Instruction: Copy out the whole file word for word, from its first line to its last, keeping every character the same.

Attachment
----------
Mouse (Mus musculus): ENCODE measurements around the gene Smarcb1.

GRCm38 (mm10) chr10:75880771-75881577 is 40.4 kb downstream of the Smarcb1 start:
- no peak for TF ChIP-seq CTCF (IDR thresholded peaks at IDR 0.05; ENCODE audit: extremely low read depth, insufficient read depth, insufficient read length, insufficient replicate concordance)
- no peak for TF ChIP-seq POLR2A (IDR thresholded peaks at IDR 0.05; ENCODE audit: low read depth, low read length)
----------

Mouse (Mus musculus): ENCODE measurements around the gene Smarcb1.

GRCm38 (mm10) chr10:75880771-75881577 is 40.4 kb downstream of the Smarcb1 start:
- no peak for TF ChIP-seq CTCF (IDR thresholded peaks at IDR 0.05; ENCODE audit: extremely low read depth, insufficient read depth, insufficient read length, insufficient replicate concordance)
- no peak for TF ChIP-seq POLR2A (IDR thresholded peaks at IDR 0.05; ENCODE audit: low read depth, low read length)